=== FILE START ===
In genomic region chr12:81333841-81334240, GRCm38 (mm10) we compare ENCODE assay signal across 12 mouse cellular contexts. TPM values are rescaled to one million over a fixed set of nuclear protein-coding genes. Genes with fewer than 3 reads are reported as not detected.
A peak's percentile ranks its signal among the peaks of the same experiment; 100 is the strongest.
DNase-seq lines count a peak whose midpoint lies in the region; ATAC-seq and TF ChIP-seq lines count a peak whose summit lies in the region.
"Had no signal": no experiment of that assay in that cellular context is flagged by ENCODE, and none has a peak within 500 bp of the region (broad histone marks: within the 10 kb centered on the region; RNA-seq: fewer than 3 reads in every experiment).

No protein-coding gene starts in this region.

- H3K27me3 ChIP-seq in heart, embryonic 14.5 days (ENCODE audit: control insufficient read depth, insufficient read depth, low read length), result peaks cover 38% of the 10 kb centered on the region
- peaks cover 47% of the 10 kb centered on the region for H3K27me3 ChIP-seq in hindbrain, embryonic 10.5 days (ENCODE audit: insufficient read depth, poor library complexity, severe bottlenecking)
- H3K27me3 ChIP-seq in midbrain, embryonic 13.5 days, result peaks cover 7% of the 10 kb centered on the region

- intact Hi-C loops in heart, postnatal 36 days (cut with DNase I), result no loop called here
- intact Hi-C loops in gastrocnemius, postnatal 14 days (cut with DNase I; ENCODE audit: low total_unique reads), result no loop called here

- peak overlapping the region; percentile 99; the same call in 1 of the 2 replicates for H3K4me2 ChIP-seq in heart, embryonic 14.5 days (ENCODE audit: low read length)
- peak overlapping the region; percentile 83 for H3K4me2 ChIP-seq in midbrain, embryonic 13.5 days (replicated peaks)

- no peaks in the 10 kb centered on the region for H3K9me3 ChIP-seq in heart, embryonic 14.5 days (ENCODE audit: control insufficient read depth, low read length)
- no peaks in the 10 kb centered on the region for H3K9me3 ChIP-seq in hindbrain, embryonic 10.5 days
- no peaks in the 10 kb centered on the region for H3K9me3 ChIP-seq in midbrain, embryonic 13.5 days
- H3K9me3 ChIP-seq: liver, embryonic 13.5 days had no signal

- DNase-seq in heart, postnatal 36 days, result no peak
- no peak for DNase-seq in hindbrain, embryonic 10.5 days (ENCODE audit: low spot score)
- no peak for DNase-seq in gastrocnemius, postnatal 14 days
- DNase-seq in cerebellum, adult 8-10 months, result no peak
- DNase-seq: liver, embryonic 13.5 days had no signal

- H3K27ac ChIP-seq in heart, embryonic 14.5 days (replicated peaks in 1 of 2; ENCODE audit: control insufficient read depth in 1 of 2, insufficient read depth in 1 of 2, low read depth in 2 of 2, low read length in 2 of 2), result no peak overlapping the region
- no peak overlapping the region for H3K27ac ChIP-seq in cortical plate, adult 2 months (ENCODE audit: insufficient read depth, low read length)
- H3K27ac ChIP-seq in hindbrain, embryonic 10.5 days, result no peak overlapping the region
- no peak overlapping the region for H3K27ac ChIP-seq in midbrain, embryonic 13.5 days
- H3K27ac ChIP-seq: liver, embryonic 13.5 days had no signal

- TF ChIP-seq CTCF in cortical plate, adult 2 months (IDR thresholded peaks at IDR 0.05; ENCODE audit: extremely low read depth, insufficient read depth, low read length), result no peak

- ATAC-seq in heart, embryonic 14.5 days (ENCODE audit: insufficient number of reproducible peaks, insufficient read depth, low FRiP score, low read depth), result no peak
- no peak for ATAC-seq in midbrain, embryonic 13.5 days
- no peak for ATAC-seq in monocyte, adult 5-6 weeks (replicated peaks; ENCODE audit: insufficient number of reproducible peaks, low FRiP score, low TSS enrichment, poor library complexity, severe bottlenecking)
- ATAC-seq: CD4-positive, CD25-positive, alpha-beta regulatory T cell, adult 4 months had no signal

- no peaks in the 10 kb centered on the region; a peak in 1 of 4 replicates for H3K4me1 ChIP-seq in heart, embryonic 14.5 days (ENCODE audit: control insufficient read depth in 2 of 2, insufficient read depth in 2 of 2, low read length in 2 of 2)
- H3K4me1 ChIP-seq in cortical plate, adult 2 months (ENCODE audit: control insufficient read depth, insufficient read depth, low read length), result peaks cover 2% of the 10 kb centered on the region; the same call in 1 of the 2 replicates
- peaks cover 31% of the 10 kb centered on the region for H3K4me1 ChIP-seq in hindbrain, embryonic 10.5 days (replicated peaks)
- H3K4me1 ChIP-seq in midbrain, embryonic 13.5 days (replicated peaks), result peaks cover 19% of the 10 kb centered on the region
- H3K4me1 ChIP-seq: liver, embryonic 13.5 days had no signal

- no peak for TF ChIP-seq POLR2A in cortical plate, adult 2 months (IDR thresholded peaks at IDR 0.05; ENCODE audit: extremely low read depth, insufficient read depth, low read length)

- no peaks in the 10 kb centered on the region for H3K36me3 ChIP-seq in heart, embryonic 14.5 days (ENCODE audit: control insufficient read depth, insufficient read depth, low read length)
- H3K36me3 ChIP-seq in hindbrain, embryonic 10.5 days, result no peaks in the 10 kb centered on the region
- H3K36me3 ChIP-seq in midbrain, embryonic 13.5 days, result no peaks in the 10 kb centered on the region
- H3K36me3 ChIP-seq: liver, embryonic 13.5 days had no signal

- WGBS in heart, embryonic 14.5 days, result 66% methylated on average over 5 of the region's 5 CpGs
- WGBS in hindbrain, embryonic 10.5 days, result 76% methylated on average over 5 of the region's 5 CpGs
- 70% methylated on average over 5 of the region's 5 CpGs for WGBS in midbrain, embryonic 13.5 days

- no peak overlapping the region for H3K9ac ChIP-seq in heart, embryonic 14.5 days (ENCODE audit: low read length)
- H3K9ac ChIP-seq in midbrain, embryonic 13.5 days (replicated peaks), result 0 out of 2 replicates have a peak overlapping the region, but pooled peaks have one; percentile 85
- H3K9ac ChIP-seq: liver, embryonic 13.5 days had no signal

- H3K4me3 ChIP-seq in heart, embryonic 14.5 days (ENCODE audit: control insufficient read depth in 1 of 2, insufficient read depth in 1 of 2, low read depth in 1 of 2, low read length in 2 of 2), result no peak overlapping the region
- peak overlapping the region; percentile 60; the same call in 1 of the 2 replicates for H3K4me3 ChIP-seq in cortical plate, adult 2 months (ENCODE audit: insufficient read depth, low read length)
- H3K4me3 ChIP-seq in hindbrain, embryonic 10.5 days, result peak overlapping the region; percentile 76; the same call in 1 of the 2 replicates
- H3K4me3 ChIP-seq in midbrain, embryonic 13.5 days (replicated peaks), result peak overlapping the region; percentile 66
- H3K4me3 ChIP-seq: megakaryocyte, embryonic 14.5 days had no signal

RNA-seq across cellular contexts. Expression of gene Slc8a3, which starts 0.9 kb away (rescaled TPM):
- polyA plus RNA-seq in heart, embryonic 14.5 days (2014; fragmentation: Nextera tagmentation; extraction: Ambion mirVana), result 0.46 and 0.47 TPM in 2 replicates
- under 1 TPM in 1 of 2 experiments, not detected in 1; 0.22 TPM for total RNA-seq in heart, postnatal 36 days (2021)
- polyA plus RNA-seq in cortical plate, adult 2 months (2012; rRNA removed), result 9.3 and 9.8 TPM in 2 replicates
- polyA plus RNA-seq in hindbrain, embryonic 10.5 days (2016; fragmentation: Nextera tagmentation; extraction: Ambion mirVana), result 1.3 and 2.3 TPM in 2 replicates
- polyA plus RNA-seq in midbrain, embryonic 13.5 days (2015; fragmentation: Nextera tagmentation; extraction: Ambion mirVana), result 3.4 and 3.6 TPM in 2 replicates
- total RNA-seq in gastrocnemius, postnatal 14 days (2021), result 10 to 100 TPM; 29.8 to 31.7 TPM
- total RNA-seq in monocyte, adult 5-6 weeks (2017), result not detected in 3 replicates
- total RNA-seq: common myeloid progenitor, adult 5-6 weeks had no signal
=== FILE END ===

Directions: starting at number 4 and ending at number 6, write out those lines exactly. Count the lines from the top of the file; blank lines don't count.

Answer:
"Had no signal": no experiment of that assay in that cellular context is flagged by ENCODE, and none has a peak within 500 bp of the region (broad histone marks: within the 10 kb centered on the region; RNA-seq: fewer than 3 reads in every experiment).

No protein-coding gene starts in this region.

- H3K27me3 ChIP-seq in heart, embryonic 14.5 days (ENCODE audit: control insufficient read depth, insufficient read depth, low read length), result peaks cover 38% of the 10 kb centered on the region